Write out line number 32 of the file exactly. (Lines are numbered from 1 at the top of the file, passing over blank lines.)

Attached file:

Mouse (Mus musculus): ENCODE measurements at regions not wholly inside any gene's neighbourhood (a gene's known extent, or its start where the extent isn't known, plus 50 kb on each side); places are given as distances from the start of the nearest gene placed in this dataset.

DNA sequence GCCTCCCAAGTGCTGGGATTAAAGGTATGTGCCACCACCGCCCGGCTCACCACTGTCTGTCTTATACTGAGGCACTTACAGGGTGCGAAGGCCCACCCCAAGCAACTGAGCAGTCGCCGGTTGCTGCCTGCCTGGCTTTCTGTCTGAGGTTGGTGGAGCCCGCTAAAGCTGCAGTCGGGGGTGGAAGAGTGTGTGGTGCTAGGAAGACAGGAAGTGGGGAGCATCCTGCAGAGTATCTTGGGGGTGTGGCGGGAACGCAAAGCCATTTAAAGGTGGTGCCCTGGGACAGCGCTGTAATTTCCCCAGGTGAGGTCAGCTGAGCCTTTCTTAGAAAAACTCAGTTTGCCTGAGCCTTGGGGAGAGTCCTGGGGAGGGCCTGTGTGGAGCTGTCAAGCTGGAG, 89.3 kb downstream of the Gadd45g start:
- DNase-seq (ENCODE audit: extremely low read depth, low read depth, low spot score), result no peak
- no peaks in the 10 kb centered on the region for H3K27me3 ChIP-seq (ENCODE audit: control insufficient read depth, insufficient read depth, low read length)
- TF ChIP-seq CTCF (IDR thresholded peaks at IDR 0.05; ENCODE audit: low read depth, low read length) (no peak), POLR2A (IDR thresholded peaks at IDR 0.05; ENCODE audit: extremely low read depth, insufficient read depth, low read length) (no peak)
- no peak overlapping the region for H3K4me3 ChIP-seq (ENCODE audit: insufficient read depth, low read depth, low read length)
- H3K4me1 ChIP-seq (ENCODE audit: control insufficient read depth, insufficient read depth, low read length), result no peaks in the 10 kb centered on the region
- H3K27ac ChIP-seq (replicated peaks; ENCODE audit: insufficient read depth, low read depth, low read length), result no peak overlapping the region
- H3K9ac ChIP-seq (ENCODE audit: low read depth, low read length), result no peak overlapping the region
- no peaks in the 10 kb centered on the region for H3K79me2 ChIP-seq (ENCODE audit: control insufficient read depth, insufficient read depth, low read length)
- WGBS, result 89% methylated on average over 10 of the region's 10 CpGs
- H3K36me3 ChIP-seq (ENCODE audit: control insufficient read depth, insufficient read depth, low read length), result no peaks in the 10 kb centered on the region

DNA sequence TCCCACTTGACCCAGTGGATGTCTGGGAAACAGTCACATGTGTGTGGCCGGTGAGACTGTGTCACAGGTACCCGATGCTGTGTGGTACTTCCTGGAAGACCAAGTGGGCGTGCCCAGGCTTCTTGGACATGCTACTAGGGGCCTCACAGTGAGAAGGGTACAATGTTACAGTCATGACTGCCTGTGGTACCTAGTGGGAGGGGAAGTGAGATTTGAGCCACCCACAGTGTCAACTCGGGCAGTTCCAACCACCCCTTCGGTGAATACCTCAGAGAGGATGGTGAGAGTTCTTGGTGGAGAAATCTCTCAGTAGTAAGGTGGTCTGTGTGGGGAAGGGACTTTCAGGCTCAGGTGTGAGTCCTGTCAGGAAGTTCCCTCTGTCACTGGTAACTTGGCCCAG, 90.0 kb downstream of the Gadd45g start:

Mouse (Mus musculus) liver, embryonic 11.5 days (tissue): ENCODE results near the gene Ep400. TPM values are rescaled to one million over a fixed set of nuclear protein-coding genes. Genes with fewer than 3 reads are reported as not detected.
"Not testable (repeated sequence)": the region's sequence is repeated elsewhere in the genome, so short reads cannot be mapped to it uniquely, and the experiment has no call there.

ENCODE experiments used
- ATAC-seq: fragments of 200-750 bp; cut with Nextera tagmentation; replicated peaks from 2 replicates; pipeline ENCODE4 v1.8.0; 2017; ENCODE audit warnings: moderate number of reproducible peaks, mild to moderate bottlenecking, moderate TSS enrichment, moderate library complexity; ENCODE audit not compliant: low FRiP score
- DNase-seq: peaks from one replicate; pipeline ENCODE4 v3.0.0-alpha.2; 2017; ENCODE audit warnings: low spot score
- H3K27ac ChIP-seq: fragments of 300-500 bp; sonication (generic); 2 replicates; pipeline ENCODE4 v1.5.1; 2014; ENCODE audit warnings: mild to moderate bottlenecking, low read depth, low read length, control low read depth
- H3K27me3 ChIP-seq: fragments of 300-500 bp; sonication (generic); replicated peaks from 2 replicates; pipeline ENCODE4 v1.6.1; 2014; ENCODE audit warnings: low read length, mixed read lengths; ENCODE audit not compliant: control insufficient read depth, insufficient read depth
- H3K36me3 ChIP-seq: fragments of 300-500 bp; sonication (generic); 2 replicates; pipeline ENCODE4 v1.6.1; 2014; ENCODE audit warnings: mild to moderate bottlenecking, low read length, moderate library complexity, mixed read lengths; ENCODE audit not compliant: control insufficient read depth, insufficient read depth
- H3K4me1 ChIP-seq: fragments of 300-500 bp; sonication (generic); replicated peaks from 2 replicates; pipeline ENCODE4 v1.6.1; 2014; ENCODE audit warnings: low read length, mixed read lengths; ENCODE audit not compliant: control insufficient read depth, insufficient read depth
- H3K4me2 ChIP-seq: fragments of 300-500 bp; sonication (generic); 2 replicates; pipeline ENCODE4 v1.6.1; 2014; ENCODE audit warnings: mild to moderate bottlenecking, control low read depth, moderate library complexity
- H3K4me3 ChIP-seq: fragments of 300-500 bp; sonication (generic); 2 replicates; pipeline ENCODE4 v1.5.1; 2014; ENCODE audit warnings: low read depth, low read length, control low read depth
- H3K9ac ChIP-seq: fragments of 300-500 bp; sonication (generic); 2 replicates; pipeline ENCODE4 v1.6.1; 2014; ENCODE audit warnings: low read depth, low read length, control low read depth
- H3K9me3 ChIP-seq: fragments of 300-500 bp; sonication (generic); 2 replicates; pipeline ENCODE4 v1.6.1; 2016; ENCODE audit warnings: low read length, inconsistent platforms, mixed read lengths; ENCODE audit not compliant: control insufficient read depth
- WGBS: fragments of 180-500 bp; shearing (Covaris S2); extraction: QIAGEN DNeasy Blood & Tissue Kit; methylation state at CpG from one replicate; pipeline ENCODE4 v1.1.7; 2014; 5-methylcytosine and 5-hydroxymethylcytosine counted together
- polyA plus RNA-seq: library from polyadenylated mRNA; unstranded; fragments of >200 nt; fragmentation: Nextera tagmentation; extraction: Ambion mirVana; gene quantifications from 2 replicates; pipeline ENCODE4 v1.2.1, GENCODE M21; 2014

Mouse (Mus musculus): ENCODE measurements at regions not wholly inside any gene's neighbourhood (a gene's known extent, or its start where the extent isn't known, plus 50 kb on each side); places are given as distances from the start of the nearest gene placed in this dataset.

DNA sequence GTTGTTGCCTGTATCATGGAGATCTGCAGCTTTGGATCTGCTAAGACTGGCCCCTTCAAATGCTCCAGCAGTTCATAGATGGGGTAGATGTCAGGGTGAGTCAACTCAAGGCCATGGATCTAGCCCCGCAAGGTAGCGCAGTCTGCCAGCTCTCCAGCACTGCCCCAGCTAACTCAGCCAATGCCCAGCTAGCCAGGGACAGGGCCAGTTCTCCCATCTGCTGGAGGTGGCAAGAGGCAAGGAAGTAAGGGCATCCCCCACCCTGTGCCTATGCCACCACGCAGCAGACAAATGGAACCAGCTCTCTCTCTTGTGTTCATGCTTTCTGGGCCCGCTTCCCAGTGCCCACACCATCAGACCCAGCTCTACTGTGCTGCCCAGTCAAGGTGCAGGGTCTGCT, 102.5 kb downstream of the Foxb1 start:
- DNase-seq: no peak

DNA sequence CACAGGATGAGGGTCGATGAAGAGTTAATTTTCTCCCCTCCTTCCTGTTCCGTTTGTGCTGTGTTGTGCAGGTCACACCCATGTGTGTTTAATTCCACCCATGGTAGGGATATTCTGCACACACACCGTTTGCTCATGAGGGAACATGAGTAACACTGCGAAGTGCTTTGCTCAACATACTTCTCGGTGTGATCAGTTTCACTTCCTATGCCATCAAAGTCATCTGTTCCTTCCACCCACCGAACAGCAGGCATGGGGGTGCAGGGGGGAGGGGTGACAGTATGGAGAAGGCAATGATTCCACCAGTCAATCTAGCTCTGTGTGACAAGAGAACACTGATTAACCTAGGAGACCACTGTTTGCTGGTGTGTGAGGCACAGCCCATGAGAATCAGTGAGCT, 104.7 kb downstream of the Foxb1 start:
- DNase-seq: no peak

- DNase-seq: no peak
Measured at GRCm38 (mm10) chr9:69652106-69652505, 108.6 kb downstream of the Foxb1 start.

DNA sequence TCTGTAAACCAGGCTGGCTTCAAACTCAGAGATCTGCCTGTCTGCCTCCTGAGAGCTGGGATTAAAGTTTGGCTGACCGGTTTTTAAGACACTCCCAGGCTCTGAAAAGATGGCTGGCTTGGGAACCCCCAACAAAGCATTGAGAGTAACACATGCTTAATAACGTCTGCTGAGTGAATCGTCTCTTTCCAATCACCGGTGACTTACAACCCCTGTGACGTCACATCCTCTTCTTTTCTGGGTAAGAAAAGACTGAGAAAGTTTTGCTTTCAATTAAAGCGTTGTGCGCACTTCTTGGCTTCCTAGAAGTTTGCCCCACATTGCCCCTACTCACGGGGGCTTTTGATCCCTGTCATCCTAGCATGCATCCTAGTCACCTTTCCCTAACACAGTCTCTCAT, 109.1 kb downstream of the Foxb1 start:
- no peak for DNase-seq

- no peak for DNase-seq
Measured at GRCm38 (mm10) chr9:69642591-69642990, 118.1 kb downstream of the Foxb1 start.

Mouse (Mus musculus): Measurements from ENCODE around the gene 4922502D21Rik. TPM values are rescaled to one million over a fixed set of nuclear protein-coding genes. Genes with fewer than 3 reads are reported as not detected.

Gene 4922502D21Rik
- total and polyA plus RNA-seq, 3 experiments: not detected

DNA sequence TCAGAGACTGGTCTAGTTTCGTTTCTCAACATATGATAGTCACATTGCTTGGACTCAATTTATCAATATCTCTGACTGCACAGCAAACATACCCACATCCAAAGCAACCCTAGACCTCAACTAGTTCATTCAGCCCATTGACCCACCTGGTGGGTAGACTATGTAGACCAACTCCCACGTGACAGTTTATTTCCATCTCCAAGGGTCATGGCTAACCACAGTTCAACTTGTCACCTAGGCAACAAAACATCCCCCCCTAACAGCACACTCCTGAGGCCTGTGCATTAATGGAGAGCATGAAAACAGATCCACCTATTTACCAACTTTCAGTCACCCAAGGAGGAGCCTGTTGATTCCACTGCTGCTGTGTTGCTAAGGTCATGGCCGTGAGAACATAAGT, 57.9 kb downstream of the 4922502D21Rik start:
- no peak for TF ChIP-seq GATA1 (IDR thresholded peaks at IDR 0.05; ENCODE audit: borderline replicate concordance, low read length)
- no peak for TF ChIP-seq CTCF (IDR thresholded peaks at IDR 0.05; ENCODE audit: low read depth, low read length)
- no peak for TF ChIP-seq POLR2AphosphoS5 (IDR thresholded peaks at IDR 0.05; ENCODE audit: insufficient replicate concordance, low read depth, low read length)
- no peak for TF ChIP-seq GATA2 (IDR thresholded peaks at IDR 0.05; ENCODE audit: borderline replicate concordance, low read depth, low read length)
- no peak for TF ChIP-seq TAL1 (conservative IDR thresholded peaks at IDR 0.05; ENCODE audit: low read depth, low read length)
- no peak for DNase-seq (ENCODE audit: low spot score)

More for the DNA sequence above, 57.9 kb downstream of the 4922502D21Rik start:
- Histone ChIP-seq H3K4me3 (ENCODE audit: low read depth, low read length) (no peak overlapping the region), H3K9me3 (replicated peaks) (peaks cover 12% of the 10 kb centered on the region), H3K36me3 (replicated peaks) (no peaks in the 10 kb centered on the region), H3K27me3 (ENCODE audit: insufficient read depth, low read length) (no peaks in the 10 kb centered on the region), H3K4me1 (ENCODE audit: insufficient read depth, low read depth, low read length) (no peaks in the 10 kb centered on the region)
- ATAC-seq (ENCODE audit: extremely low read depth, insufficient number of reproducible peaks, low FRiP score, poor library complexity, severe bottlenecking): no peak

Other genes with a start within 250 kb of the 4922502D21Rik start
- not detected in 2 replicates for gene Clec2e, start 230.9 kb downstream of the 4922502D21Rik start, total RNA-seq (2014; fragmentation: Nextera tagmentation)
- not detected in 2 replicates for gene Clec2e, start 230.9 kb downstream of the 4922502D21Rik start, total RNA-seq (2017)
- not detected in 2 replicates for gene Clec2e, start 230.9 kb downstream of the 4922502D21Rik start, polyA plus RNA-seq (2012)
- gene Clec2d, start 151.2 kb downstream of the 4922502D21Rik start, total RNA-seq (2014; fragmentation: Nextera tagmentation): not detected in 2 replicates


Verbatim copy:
DNA sequence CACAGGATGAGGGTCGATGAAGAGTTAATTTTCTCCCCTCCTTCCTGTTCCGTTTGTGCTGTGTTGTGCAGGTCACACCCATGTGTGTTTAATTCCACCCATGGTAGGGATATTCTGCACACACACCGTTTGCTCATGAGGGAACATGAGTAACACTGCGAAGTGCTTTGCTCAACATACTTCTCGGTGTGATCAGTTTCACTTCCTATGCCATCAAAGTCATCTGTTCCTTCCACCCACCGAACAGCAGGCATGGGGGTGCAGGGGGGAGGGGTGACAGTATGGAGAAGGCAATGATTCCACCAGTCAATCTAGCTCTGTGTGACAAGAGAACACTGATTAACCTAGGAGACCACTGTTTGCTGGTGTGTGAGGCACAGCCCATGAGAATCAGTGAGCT, 104.7 kb downstream of the Foxb1 start: